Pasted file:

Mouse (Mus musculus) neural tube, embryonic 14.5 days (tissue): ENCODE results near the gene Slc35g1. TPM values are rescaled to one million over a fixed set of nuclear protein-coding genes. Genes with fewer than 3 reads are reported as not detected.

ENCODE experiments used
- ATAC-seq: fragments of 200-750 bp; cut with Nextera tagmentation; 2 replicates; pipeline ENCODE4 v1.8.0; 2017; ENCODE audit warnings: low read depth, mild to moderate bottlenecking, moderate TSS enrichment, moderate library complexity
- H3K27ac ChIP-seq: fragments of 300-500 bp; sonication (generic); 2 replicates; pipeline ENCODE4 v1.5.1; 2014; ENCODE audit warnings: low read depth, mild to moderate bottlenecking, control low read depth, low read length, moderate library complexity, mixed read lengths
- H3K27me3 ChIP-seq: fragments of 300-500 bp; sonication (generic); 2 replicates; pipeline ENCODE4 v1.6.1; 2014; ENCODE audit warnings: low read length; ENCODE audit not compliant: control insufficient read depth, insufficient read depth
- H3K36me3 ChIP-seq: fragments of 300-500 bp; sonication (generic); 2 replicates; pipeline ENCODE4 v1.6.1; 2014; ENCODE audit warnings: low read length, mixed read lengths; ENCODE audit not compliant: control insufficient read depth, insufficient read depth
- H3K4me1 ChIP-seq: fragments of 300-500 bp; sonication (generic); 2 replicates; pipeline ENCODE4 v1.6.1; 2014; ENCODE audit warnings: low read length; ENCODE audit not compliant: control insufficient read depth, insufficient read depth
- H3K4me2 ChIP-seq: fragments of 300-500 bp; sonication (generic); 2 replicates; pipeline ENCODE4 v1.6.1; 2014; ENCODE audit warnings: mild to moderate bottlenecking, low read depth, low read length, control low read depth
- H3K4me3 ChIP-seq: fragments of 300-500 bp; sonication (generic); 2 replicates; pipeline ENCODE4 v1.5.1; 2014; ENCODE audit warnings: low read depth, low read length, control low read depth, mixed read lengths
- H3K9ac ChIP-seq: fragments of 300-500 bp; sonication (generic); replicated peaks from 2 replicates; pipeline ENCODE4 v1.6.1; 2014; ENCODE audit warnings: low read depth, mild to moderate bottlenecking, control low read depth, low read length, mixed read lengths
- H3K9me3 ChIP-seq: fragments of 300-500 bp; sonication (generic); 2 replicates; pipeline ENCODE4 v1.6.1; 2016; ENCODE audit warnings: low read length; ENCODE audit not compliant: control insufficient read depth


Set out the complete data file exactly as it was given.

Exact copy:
Mouse (Mus musculus) neural tube, embryonic 14.5 days (tissue): ENCODE results near the gene Slc35g1. TPM values are rescaled to one million over a fixed set of nuclear protein-coding genes. Genes with fewer than 3 reads are reported as not detected.

ENCODE experiments used
- ATAC-seq: fragments of 200-750 bp; cut with Nextera tagmentation; 2 replicates; pipeline ENCODE4 v1.8.0; 2017; ENCODE audit warnings: low read depth, mild to moderate bottlenecking, moderate TSS enrichment, moderate library complexity
- H3K27ac ChIP-seq: fragments of 300-500 bp; sonication (generic); 2 replicates; pipeline ENCODE4 v1.5.1; 2014; ENCODE audit warnings: low read depth, mild to moderate bottlenecking, control low read depth, low read length, moderate library complexity, mixed read lengths
- H3K27me3 ChIP-seq: fragments of 300-500 bp; sonication (generic); 2 replicates; pipeline ENCODE4 v1.6.1; 2014; ENCODE audit warnings: low read length; ENCODE audit not compliant: control insufficient read depth, insufficient read depth
- H3K36me3 ChIP-seq: fragments of 300-500 bp; sonication (generic); 2 replicates; pipeline ENCODE4 v1.6.1; 2014; ENCODE audit warnings: low read length, mixed read lengths; ENCODE audit not compliant: control insufficient read depth, insufficient read depth
- H3K4me1 ChIP-seq: fragments of 300-500 bp; sonication (generic); 2 replicates; pipeline ENCODE4 v1.6.1; 2014; ENCODE audit warnings: low read length; ENCODE audit not compliant: control insufficient read depth, insufficient read depth
- H3K4me2 ChIP-seq: fragments of 300-500 bp; sonication (generic); 2 replicates; pipeline ENCODE4 v1.6.1; 2014; ENCODE audit warnings: mild to moderate bottlenecking, low read depth, low read length, control low read depth
- H3K4me3 ChIP-seq: fragments of 300-500 bp; sonication (generic); 2 replicates; pipeline ENCODE4 v1.5.1; 2014; ENCODE audit warnings: low read depth, low read length, control low read depth, mixed read lengths
- H3K9ac ChIP-seq: fragments of 300-500 bp; sonication (generic); replicated peaks from 2 replicates; pipeline ENCODE4 v1.6.1; 2014; ENCODE audit warnings: low read depth, mild to moderate bottlenecking, control low read depth, low read length, mixed read lengths
- H3K9me3 ChIP-seq: fragments of 300-500 bp; sonication (generic); 2 replicates; pipeline ENCODE4 v1.6.1; 2016; ENCODE audit warnings: low read length; ENCODE audit not compliant: control insufficient read depth